• First, a quick primer on 1031 exchanges: When selling a rental property, generally you’d have to pay taxes on the gain at the time of sale. However, a 1031 Exchange—also referred to as a “Like-Kind Exchange”—lets you defer capital gain taxes by reinvesting the equity in a new property or portfolio of properties of greater or equal value within a specified period of time. After the sale of your rental property, there are two important deadlines to meet: You have 45 days to identify which property(s) you plan to buy, and you must close on that property within 180 days. Keep in mind, gains deferred in a 1031 exchange are tax-deferred, but not tax-free.
  • Interested in setting up a 1031 exchange? Roofstock has advisors on staff who specialize in the 1031 exchange process. 

Talk With a Roofstock Advisor Today

Q: What's your opinion on investing in bridge loan first deeds of trust?

Hear Gary's full response: 19:33

  • It depends. If you like the collateral, and you like the attachment point (meaning the amount of leverage that is being put forth), these can be very good investments. Worst-case scenario, you end up owning the asset at something below what you think it's worth.

Q: What are your average returns in real estate?


Hear Gary's full response: 23:09

  • It depends on the asset class and what type of real estate you're talking about. The nice thing about real estate is there's a current yield component to it, an appreciation component to it, and also a depreciation element—which is an ability to shelter some of your income by depreciating the assets. This makes real estate more tax efficient than other types of investments.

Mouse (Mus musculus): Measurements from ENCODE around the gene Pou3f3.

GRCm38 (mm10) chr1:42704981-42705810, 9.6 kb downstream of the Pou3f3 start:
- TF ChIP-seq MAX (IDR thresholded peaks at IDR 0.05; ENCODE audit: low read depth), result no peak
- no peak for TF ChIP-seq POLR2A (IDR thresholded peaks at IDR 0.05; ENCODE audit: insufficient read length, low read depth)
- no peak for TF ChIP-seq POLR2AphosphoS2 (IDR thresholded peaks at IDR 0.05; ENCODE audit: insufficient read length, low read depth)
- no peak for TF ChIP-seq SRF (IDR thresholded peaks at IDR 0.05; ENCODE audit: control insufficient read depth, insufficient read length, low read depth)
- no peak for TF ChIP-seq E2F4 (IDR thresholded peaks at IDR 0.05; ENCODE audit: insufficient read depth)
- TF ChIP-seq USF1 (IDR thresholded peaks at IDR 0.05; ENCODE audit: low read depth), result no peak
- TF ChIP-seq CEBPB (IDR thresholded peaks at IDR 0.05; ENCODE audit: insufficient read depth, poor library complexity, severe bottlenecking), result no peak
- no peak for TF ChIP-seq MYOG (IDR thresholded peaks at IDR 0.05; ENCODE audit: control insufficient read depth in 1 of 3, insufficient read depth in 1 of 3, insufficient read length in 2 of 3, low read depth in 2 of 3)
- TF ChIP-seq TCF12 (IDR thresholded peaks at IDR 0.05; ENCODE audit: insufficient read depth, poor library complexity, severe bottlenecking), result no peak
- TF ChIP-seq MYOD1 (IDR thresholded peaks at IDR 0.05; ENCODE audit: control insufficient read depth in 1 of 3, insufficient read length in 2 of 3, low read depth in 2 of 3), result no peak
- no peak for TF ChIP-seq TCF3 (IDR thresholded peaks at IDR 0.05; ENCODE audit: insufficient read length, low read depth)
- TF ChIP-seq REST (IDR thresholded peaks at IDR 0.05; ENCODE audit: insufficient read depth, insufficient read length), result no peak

• Example:
    • Your average current return without any debt might be 5-6% after all of your expenses.
    • If you apply some leverage to it, that could be an 8-9% return, ignoring appreciation.
    • If you get 3-4% appreciation a year over time, your returns could be in the teens—12, 13, or 14%, plus or minus.
    • That's also ignoring tax benefits

Q: What is the average out-of-pocket costs you are seeing per property on Roofstock?

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Hear Gary's full response: 34:07

  • The average home right now is about $120,000. You can borrow up to 80%, and the average we see at Roofstock is about 70%. So on a $100,000 property, people are generally putting down about 30%.
  • At Roofstock, we focus on homes that generate cash flow. Our sweet spot is homes in the $60-$260k range, depending on the market. You'd be surprised how much house you can buy for $60-$70k in a market like Memphis or Indianapolis! Many Roofstock customers live in really expensive cities where they can't afford to buy, but they're purchasing investment properties in other markets around the country and getting on the property bandwagon. 
  • In fact: The majority of Roofstock customers purchase investment properties 2,000-3,000 miles away from where they live.

Q: Should I purchase a rental property through an LLC? If so, do I need to set up an LLC in each state where I own property? 

Hear Gary's full response: 37:35

  • It's a personal choice. Some people do it because they like to hold investments in an LLC to create a layer of insulation between them and the asset.
  • Most people buying through Roofstock are not financing through an LLC—they're actually doing it themselves, either in their own name or the name of a family trust, because they can get better financing that way.